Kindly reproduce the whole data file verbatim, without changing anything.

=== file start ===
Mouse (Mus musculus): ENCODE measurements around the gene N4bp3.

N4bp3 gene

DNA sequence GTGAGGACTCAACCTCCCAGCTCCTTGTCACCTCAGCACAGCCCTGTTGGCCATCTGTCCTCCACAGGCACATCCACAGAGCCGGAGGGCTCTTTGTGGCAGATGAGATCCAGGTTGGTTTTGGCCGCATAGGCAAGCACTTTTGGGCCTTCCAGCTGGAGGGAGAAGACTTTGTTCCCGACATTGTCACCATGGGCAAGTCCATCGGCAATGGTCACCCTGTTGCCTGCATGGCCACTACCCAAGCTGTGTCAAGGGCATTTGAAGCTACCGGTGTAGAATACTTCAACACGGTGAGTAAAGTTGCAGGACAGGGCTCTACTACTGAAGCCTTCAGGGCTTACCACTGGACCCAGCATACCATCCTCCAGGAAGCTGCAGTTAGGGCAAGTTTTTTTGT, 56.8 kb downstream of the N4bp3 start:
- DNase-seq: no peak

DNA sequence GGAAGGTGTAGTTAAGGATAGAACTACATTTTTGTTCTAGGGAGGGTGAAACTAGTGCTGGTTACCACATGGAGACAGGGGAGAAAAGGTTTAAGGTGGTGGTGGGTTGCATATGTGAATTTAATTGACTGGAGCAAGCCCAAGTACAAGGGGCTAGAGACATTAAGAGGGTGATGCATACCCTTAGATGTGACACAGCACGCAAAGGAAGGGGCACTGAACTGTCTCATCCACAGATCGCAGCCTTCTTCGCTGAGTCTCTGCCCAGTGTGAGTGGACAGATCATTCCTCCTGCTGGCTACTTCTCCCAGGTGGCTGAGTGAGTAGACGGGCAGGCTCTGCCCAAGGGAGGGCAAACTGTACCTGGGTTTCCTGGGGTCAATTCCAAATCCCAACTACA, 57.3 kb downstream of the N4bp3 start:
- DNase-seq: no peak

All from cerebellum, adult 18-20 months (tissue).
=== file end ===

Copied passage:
Mouse (Mus musculus): ENCODE measurements around the gene N4bp3.

N4bp3 gene

DNA sequence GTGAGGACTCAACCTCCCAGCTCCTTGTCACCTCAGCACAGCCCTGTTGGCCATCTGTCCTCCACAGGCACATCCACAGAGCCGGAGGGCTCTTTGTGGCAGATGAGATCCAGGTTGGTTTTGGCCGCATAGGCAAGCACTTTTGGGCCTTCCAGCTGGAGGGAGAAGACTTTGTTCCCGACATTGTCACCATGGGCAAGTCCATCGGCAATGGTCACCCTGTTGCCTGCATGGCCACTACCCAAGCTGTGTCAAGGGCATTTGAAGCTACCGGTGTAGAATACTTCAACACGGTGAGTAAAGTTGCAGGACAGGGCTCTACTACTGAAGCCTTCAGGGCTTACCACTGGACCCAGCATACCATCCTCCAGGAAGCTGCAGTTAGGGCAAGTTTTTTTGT, 56.8 kb downstream of the N4bp3 start:
- DNase-seq: no peak

DNA sequence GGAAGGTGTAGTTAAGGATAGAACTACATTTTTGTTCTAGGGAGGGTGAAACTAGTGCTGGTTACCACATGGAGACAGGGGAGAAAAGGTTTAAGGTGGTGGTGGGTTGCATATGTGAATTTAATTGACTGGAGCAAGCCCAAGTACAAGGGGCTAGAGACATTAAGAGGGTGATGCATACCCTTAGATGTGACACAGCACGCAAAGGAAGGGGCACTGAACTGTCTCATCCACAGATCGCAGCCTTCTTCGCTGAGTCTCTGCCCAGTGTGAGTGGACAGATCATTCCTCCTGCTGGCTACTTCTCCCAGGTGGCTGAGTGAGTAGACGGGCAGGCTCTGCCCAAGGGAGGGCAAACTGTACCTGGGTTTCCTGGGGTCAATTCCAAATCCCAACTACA, 57.3 kb downstream of the N4bp3 start:
- DNase-seq: no peak

All from cerebellum, adult 18-20 months (tissue).